When I was a little girl I had quite the imagination. I would go outside and talk to the trees. I wrote plays, built fairy houses in the woods, and created treasure maps that led to gold buried in my neighborhood. I also thought there was a monster in my closet and I slept with a nightlight. My imagination was super active and for as much fun as that was during playtime, it was just as frightening at bedtime. I’m sure as you read this you can also think of some scary creations you made up as a child. Do you remember how real it felt? How you were convinced you could see the monster lurking in the dark? Looking back on it now, I’m sure you’re chuckling about how silly that was. Everyone knows there is no such thing as monsters.
As adults, we don’t play the same way we did as children, but we still visualize things and make plans based on what we see in our mind’s eye. When I go on a diet, I imagine myself ten pounds thinner and wearing my skinny jeans. So what is the difference between using imagination now and in childhood? The big difference is that the scenarios I think up to scare myself are more sophisticated. The monsters of today are things like, “I’ll lose my life savings”, or “I’ll get cancer”. At times you also may have visions of the future that aren’t all rainbows and unicorns. It stands to reason that your imagination has evolved and that today’s “mind monsters” are more advanced. At times, you believe in them, even when there is no evidence that they are actually real.
In my work as a life coach, I spend a lot of time helping people identify and challenge their scary stories. Many times, the monsters we create are standing in the way of our goals. It’s much scarier to build your dream business if you have a money monster hanging out with you when you rent your storefront. It’s also harder to see what is going well for you if your mind is preoccupied with worry about awful outcomes.
So how do you vanquish your monsters and use your imagination for your own benefit? Here’s one tip: Stop believing in them.
“Well that’s just great, you say. Thanks a LOT. I can’t believe it’s that simple. You really had me going, Laura, sheesh!” But hold on, dear reader! Let that little statement sink in. You can stop believing in your mind-created monsters. You’re the director of this particular Netflix original drama. You have total creative control over the stories you tell yourself. You can open the closet door and show yourself that there is no monster in there. You can choose to write a different story.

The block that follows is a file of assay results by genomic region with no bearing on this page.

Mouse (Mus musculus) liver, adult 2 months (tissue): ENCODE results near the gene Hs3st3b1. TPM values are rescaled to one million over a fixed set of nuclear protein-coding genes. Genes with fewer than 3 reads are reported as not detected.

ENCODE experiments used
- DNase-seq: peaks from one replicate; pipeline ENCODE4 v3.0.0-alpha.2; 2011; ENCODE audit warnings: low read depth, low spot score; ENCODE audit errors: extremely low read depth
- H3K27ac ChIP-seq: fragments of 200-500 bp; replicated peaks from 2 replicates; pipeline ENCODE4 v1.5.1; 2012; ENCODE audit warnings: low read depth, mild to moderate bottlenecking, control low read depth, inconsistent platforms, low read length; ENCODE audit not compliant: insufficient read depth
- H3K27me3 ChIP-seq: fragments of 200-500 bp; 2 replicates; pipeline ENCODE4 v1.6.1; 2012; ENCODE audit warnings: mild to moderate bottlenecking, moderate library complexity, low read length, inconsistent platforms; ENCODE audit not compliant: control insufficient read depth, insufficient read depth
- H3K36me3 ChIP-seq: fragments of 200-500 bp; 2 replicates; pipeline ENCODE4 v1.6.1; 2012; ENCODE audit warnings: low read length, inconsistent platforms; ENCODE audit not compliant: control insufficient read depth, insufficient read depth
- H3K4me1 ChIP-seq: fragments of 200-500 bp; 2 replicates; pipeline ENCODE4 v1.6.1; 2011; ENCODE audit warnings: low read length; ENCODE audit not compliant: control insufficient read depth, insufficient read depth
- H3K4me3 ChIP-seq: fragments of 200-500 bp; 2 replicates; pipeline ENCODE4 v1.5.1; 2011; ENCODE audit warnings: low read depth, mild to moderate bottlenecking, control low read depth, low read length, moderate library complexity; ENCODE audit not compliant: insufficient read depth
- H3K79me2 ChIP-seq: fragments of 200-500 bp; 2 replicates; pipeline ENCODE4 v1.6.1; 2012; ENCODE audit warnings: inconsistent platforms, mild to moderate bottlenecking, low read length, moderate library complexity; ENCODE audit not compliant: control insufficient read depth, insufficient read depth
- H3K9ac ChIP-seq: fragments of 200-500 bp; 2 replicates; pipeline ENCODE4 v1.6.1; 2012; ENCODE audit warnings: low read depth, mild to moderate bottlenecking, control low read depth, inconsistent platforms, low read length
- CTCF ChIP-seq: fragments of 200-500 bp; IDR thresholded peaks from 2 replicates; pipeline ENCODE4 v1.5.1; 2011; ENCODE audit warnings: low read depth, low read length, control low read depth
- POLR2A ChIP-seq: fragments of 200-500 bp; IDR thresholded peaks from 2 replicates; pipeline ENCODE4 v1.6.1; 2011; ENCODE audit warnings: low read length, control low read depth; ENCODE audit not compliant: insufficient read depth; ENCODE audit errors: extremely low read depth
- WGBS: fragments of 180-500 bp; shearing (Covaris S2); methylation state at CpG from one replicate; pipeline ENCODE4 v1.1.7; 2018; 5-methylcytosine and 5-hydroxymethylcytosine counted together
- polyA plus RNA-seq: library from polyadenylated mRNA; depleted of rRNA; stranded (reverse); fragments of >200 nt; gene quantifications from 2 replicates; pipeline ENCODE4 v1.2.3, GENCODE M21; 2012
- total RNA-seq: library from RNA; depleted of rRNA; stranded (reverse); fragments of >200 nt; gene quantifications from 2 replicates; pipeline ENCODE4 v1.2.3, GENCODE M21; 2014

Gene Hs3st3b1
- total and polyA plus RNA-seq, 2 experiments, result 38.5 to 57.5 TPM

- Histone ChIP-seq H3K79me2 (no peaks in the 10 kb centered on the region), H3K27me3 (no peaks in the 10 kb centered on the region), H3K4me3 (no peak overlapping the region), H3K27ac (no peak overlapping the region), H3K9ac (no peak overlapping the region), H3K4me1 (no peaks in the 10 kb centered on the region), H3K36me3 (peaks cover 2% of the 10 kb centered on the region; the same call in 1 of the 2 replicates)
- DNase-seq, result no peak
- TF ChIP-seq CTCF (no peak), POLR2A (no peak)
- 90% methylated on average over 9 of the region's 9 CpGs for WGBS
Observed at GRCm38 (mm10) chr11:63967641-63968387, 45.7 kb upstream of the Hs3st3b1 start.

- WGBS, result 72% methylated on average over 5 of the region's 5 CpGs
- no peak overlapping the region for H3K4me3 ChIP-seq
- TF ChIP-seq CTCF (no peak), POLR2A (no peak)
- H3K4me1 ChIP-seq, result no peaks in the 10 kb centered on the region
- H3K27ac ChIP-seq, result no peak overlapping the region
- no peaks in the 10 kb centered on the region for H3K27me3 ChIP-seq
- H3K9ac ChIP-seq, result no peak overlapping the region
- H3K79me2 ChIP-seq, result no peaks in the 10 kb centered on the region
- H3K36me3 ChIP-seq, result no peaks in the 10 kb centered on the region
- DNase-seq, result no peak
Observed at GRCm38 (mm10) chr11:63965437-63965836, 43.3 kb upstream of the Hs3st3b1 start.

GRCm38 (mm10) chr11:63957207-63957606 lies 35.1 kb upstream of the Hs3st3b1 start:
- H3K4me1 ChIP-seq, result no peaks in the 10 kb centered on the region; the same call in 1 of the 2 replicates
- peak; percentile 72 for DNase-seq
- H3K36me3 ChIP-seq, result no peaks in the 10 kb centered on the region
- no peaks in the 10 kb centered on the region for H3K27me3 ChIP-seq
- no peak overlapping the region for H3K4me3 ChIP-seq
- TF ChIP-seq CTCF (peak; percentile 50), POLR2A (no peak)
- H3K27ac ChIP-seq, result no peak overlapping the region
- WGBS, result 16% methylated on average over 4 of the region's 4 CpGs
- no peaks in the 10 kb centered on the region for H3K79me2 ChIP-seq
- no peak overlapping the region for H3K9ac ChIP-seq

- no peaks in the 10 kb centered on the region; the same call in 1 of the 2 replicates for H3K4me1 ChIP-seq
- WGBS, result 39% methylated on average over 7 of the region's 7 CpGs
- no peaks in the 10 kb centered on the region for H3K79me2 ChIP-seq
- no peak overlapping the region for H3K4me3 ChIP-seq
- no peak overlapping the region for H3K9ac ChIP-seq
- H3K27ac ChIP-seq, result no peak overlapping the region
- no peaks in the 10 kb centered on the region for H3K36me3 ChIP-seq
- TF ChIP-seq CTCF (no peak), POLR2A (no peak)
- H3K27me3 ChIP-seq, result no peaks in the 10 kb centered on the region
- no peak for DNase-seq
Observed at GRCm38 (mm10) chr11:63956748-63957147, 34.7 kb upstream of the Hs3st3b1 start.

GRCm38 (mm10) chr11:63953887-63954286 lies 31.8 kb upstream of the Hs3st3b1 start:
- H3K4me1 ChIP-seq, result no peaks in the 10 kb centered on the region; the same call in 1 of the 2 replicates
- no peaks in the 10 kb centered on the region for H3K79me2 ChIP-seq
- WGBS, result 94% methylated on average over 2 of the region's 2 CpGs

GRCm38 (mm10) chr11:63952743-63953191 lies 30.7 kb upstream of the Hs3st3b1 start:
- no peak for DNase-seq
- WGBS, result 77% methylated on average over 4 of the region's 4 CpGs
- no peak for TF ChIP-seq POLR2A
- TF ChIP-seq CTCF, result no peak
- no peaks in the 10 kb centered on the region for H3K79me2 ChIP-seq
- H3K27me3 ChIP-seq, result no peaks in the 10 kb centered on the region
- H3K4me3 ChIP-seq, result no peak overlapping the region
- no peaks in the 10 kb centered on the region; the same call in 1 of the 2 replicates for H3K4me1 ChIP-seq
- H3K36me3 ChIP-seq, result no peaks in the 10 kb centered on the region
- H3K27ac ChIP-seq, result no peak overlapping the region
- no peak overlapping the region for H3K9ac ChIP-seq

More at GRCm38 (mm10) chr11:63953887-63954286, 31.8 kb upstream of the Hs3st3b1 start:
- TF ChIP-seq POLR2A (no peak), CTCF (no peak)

But how can I do this, you ask? Here’s the secret…you question your own thoughts.
When a scary story comes into your mind, ask yourself “Is it true?”, “Can I know absolutely that it’s 100% true?” and “What real action can I take right now to make me feel better?”
Here’s an example of how this works:
Scary thought: I’m going to lose my life savings. (Is it true?)
Rewritten: I still have my life savings today. (I can’t say it’s 100% true today.)
Empowered Action: I will call my financial planner and talk about options for protecting my assets. (I can take action to help me have some peace of mind.)
If the day arrives when your stockbroker calls and tells you that you’ve lost everything, then you can believe it. But right now, today, with the knowledge that you have about the situation, how can you know 100% that the monster is real? I bet you can’t. And if it isn’t real, what’s the use in believing that story? If you want to diversify your portfolio, do it. If you want to get a safety deposit box, get it. But don’t waste precious time believing in monsters that may or may not appear in your closet. Write some adventures instead and see what happens!